Year Avg. Finish Avg. Grid Start

2009 (17 races)



2024 (3 races)



There’s a long, long way to go (21 races). But Mercedes seems adrift.

Fans may have been surprised to see Fernando Alonso and George Russell summoned to the stewards after the Australian GP for an alleged incident with each other at Turns 6–7. The Mercedes driver crashed at the exit of Turn 6 on the final lap, his car tipping onto its side in the middle of the track. A few hours later, Alonso was handed a drive–through penalty, which was converted to a 20–second time penalty, along with three penalty points.

What happened? According to the decision document, Russell was around 0.5 seconds behind Alonso as the two drivers approached Turn 6. The Aston Martin driver appeared to lift earlier and with less speed into the corner to get a better exit. Russell said the maneuver surprised him, labeling it “erratic.” The Mercedes driver closed the distance at an unusually fast speed, and “with the resulting lower downforce at the apex of the corner, he lost control and crashed at the exit of the corner.”

To be clear: There never was any contact between Alonso and Russell. However, based on the evidence the stewards saw, Alonso “downshifted at a point he never usually downshifted” and proceeded to upshift before accelerating to the turn and then lifting. He explained to the stewards that he had planned to slow earlier but had gotten it wrong.

The stewards’ decision to penalize Alonso cited Article 33.4, which states, “At no time may a car be driven unnecessarily slowly, erratically or in a manner which could be deemed potentially dangerous to other drivers or any other person.” The stewards explained the details in a question–and–answer format.

“Should Alonso have the right to try a different approach to the corner? – Yes. Should Alonso be responsible for dirty air, that ultimately caused the incident? – No. However, did he choose to do something … that was extraordinary, i.e. lifting, braking, downshifting … over 100m earlier than previously and much greater than was needed to simply slow earlier for the corner? – Yes … he drove in a manner that was at very least ‘potentially dangerous’ given the very high–speed nature of that point of the track.”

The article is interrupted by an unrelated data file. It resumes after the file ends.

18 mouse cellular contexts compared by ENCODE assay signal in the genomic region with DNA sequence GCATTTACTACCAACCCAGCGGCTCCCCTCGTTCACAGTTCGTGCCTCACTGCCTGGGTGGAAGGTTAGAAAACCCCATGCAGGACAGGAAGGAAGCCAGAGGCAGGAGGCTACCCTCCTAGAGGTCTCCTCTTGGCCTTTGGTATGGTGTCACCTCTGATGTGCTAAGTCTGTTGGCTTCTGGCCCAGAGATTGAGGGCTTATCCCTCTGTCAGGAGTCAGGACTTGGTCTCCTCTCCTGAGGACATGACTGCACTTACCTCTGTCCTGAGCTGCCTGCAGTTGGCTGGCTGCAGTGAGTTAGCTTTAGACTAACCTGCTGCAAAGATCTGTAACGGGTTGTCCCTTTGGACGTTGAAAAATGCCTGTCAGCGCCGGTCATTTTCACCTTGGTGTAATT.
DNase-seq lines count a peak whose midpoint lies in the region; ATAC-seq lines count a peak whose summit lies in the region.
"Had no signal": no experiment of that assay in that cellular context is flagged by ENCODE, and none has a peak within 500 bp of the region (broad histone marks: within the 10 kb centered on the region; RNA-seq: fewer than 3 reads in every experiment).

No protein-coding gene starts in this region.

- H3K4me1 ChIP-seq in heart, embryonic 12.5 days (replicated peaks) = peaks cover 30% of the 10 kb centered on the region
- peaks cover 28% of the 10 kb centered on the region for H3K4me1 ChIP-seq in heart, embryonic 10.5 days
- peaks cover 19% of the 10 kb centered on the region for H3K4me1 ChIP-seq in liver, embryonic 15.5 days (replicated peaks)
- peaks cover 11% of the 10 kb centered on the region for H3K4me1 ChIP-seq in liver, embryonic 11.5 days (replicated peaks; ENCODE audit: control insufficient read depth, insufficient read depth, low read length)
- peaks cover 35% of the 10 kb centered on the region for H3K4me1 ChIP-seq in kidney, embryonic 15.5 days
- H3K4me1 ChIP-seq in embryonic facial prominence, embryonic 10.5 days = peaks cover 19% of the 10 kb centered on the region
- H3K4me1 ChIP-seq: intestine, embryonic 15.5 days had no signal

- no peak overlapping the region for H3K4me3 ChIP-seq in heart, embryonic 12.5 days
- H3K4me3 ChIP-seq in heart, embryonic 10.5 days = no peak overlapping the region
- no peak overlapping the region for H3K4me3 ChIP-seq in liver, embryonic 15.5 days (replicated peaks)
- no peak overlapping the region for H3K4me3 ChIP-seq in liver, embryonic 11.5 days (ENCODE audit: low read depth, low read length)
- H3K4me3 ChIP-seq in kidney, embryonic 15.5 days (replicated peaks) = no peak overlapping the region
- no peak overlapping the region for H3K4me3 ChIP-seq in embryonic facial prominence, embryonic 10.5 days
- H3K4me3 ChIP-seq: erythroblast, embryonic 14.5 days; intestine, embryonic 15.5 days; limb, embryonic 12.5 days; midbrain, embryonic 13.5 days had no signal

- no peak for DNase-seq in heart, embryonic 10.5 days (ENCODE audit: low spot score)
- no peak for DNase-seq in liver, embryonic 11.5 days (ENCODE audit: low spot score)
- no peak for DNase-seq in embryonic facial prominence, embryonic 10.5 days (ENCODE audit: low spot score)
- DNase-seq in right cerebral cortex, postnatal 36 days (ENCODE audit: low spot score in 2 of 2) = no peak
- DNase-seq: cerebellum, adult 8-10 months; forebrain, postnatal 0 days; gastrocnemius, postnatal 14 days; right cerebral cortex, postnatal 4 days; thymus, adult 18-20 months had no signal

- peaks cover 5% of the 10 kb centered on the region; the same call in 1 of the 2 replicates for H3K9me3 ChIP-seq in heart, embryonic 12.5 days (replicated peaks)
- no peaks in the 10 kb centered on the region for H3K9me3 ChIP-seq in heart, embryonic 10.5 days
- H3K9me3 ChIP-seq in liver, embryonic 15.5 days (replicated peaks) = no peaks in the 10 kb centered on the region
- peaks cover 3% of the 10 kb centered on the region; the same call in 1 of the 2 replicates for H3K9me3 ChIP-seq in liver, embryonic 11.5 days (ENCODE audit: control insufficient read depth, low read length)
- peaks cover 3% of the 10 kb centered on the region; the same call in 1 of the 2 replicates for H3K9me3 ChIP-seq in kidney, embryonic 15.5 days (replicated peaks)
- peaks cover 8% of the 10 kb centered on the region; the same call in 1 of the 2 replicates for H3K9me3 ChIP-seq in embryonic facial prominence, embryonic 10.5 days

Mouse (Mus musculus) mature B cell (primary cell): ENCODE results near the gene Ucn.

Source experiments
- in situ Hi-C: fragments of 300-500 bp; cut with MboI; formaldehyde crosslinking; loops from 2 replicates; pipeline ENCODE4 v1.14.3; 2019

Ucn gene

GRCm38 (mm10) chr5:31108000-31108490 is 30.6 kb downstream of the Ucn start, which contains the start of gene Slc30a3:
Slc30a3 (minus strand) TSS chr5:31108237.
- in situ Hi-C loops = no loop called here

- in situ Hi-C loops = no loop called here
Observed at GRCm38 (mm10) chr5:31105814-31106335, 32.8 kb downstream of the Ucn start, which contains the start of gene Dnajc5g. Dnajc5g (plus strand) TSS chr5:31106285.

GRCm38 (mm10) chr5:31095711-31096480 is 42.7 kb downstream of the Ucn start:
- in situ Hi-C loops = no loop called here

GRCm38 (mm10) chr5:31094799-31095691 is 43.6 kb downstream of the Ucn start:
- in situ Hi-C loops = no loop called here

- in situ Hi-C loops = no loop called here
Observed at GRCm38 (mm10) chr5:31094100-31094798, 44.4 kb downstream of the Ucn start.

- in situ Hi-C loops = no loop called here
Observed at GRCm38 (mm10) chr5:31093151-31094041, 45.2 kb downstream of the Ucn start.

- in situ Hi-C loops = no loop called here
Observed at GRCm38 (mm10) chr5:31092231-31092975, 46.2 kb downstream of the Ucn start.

Alonso did send out an X post (a Tweet, if you like) detailing his surprise, saying in part that, “We never drive at 100% every race lap and every corner, we save fuel, tires, brakes, so being responsible for not making every lap the same is a bit surprising.”

Aston Martin can appeal the verdict. Team principal Mike Krack said in the team’s race recap, “It was surprising to see him drop to P8 with the post–race penalty, but we have to accept the decision.”

Outside the Points

Good stuff from Luke on the brewing angst surrounding the RB team—namely, whether Daniel Ricciardo’s Red Bull seat hopes are being hurt by his slow start to 2024. So far, he has been outraced by teammate Yuki Tsunoda in most starts since joining the team. “It’s just I feel like a lot of the time I’m not able to carry the speed maybe that I see Yuki able to,” Ricciardo admitted in Melbourne.

Madeline and I shared our takeaways from the Australian GP. One thing I didn’t mention from the race: Valtteri Bottas dropped another hilarious Uber ad that’s even better than the first.

Okay, that’s not about the race. But I did forget to mention it.

Finally, Williams team boss James Vowles explained the reasoning behind giving Logan Sargeant’s car to Alex Albon for the race after Albon’s practice crash meant the team only had Sargeant’s car available. “You, therefore, put your money on the driver who this year has been slightly ahead of the other one, which is Alex,” Vowles said. Albon repaid that faith with a strong P11 drive against both Haas drivers.

Lead image of Max Verstappen, Fernando Alonso and George Russell: SCOTT BARBOUR/POOL/AFP, Paul Crock / AFP via Getty Images